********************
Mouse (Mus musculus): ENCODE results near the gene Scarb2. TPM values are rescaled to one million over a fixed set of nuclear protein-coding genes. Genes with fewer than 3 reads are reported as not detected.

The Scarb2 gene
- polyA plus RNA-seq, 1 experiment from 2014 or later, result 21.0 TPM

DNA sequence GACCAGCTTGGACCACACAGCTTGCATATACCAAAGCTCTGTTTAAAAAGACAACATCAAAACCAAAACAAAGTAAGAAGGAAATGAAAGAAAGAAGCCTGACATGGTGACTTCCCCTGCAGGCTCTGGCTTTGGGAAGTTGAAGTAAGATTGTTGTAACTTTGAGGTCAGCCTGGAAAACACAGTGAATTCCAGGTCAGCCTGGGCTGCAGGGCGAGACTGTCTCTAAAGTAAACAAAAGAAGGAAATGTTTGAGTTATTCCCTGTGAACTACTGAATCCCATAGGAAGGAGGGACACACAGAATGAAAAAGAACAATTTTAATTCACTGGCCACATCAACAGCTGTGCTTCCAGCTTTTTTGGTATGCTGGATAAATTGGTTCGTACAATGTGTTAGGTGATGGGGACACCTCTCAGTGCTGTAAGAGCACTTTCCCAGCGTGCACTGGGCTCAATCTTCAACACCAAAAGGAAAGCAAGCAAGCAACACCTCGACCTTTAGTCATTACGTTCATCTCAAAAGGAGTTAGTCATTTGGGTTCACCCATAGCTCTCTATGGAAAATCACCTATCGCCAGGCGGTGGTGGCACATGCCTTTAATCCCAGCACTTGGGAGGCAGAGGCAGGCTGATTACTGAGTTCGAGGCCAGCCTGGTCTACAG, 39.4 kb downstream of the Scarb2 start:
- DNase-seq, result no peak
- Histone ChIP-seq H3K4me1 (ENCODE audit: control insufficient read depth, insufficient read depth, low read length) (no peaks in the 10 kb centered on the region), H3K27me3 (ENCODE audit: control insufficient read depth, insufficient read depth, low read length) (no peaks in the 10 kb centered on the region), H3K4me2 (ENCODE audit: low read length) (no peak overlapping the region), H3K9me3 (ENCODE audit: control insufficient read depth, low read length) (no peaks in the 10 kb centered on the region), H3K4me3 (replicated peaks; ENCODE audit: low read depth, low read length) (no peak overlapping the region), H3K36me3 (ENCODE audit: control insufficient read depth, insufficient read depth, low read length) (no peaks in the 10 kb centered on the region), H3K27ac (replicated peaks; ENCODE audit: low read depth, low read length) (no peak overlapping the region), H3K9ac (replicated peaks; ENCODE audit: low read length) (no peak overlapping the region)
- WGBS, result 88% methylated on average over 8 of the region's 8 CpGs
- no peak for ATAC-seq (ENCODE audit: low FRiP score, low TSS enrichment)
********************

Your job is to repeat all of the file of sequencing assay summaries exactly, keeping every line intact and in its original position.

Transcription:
Mouse (Mus musculus): ENCODE results near the gene Scarb2. TPM values are rescaled to one million over a fixed set of nuclear protein-coding genes. Genes with fewer than 3 reads are reported as not detected.

The Scarb2 gene
- polyA plus RNA-seq, 1 experiment from 2014 or later, result 21.0 TPM

DNA sequence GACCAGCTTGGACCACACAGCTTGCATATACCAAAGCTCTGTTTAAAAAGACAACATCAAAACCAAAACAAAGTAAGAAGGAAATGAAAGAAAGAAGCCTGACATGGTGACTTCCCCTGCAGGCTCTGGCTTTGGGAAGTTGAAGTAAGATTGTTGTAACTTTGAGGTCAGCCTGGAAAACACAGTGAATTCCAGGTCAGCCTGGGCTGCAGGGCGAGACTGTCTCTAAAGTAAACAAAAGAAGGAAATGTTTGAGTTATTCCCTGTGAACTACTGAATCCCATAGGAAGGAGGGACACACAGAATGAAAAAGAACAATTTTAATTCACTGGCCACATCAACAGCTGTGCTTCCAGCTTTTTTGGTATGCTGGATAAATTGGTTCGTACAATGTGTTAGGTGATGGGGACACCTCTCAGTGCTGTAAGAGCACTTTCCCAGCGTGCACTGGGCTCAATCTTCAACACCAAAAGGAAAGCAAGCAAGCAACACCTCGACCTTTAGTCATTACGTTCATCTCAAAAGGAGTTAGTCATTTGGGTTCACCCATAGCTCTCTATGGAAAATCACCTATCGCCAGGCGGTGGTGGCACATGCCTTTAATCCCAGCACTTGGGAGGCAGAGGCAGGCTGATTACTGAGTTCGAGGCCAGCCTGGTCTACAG, 39.4 kb downstream of the Scarb2 start:
- DNase-seq, result no peak
- Histone ChIP-seq H3K4me1 (ENCODE audit: control insufficient read depth, insufficient read depth, low read length) (no peaks in the 10 kb centered on the region), H3K27me3 (ENCODE audit: control insufficient read depth, insufficient read depth, low read length) (no peaks in the 10 kb centered on the region), H3K4me2 (ENCODE audit: low read length) (no peak overlapping the region), H3K9me3 (ENCODE audit: control insufficient read depth, low read length) (no peaks in the 10 kb centered on the region), H3K4me3 (replicated peaks; ENCODE audit: low read depth, low read length) (no peak overlapping the region), H3K36me3 (ENCODE audit: control insufficient read depth, insufficient read depth, low read length) (no peaks in the 10 kb centered on the region), H3K27ac (replicated peaks; ENCODE audit: low read depth, low read length) (no peak overlapping the region), H3K9ac (replicated peaks; ENCODE audit: low read length) (no peak overlapping the region)
- WGBS, result 88% methylated on average over 8 of the region's 8 CpGs
- no peak for ATAC-seq (ENCODE audit: low FRiP score, low TSS enrichment)